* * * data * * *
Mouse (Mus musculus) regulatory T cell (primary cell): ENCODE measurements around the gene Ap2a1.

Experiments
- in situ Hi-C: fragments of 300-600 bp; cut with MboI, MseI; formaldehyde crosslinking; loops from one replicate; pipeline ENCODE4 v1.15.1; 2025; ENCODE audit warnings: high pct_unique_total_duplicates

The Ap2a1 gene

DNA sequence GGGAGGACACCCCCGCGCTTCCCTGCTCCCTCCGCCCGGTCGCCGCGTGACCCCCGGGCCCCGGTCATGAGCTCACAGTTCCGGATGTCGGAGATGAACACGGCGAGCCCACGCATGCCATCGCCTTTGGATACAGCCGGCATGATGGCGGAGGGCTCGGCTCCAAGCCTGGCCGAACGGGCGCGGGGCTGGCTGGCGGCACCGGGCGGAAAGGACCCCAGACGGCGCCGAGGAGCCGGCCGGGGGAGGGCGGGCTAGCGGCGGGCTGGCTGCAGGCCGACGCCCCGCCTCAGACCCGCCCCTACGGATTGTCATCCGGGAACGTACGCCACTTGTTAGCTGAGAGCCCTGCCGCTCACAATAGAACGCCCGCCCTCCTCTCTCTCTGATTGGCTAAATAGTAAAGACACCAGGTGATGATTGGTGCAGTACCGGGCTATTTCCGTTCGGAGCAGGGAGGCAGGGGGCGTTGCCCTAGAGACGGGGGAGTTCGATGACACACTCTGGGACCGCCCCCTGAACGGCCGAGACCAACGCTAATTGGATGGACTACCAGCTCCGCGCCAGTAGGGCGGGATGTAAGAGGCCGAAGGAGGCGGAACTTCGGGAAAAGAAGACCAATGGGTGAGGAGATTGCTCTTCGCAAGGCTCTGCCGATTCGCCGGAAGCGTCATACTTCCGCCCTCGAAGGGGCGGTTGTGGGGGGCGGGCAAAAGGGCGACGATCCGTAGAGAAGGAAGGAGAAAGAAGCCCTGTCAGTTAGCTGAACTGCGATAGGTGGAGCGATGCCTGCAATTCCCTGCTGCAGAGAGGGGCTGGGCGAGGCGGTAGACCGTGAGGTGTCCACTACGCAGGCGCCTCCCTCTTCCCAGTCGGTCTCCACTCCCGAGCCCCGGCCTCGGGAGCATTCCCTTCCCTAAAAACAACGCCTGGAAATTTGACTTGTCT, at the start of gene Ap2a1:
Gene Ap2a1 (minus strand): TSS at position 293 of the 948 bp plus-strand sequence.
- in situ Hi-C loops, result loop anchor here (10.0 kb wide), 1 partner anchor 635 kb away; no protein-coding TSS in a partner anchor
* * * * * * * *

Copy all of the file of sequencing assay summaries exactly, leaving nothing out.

Mouse (Mus musculus) regulatory T cell (primary cell): ENCODE measurements around the gene Ap2a1.

Experiments
- in situ Hi-C: fragments of 300-600 bp; cut with MboI, MseI; formaldehyde crosslinking; loops from one replicate; pipeline ENCODE4 v1.15.1; 2025; ENCODE audit warnings: high pct_unique_total_duplicates

The Ap2a1 gene

DNA sequence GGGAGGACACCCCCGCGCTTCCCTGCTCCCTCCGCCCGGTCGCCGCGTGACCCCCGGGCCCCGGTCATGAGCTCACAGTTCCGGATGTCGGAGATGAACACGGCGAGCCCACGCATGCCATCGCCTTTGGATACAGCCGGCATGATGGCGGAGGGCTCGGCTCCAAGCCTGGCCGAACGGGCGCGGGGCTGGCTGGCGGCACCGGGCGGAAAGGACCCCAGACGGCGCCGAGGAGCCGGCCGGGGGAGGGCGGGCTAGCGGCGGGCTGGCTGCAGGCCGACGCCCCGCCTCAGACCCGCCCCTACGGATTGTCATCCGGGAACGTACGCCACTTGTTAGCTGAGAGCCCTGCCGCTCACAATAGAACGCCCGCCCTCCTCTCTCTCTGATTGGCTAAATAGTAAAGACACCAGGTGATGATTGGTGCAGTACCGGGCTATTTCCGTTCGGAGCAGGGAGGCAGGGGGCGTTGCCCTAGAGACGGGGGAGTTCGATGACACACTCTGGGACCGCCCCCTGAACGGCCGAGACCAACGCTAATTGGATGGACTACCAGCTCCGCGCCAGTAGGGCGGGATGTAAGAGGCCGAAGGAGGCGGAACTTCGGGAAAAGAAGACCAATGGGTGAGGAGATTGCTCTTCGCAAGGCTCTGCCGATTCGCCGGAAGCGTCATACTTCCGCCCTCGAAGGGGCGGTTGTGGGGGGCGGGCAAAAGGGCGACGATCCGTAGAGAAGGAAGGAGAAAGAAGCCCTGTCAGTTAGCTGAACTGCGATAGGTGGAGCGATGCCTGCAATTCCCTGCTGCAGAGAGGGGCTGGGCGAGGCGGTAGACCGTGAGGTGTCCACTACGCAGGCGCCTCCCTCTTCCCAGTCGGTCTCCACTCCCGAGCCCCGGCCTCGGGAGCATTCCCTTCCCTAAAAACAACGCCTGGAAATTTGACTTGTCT, at the start of gene Ap2a1:
Gene Ap2a1 (minus strand): TSS at position 293 of the 948 bp plus-strand sequence.
- in situ Hi-C loops, result loop anchor here (10.0 kb wide), 1 partner anchor 635 kb away; no protein-coding TSS in a partner anchor